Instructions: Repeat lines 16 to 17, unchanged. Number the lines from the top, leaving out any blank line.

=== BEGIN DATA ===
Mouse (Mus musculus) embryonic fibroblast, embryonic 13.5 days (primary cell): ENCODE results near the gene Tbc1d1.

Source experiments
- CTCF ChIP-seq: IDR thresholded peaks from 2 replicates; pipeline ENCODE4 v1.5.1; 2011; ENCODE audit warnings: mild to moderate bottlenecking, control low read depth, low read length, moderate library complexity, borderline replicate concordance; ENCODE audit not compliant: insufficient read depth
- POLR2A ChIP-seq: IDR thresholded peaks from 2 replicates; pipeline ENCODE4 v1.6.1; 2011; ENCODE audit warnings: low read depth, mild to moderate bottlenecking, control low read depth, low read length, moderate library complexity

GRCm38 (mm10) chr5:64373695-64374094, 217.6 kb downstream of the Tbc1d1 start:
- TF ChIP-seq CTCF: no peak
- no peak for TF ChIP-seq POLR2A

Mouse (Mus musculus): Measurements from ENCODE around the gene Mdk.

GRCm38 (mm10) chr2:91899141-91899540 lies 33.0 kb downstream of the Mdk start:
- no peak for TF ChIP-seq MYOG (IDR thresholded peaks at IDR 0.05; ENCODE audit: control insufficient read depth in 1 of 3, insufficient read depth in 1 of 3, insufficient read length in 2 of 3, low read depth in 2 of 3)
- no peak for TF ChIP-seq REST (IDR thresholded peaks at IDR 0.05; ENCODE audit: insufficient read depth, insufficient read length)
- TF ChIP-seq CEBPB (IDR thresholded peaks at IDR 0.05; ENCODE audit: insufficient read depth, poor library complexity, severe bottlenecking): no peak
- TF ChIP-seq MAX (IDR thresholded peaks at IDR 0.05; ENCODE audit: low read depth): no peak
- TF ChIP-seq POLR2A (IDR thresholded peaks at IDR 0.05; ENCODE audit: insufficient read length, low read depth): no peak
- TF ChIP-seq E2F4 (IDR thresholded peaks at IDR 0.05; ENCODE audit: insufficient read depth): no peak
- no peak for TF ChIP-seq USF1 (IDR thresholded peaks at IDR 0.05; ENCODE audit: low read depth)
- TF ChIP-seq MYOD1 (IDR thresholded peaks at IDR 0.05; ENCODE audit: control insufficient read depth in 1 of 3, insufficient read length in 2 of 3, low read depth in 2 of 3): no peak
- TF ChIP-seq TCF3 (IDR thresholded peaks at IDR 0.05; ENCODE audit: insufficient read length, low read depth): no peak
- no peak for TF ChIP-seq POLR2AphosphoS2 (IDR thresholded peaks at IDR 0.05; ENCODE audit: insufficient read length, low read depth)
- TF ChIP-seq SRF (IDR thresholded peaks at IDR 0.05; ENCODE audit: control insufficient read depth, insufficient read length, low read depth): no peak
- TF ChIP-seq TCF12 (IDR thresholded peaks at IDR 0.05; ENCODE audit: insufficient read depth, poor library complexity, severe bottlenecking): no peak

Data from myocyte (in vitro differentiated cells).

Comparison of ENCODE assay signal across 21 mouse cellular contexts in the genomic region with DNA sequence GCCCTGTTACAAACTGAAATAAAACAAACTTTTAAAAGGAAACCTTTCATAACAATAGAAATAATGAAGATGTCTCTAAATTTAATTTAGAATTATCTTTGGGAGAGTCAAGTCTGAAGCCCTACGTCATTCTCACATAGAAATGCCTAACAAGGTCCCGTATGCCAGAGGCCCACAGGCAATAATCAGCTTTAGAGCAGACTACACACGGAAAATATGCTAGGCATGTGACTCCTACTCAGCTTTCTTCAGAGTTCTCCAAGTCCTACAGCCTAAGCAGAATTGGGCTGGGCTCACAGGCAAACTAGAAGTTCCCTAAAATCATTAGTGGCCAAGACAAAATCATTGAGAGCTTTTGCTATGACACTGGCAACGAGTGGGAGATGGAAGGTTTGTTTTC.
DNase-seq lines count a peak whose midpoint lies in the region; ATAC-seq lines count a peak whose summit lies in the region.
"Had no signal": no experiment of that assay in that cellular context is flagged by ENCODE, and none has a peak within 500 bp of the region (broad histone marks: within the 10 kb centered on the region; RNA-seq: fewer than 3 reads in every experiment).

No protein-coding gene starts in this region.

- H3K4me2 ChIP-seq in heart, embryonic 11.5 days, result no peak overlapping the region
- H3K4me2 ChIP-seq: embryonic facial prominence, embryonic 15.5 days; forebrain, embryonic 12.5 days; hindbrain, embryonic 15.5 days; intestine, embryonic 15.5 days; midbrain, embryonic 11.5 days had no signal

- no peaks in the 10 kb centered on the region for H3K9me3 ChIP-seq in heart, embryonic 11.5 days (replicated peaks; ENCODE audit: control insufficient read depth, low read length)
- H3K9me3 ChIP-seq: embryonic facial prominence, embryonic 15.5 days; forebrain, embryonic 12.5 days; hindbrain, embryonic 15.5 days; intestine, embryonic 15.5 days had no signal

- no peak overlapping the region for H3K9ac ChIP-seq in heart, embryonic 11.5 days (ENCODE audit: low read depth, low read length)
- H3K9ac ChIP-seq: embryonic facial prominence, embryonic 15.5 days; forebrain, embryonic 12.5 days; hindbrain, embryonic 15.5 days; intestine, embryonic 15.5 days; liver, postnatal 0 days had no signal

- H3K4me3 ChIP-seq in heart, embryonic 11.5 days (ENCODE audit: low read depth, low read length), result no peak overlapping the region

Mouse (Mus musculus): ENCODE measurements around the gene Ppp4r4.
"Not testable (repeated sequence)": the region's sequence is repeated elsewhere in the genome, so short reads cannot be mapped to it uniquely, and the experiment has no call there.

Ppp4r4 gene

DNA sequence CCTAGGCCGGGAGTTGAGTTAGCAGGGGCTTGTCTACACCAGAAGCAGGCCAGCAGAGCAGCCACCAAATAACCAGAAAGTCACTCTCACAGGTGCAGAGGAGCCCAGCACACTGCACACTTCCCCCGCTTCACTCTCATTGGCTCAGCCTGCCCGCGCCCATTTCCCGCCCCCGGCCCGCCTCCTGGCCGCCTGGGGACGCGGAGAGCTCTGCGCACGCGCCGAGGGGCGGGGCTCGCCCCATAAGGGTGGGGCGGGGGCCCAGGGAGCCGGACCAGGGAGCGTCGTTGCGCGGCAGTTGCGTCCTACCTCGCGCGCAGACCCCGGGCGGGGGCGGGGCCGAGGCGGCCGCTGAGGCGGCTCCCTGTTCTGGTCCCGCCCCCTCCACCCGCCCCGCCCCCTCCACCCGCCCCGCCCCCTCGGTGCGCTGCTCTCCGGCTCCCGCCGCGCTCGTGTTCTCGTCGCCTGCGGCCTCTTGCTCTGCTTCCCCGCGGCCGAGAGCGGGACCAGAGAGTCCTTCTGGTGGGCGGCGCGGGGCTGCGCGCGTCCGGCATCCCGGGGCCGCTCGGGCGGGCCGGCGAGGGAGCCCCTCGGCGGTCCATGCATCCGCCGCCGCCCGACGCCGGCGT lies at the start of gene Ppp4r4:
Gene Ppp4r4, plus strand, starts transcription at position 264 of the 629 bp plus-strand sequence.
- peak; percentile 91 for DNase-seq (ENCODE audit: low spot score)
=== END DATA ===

- no peak for TF ChIP-seq USF1 (IDR thresholded peaks at IDR 0.05; ENCODE audit: low read depth)
- TF ChIP-seq MYOD1 (IDR thresholded peaks at IDR 0.05; ENCODE audit: control insufficient read depth in 1 of 3, insufficient read length in 2 of 3, low read depth in 2 of 3): no peak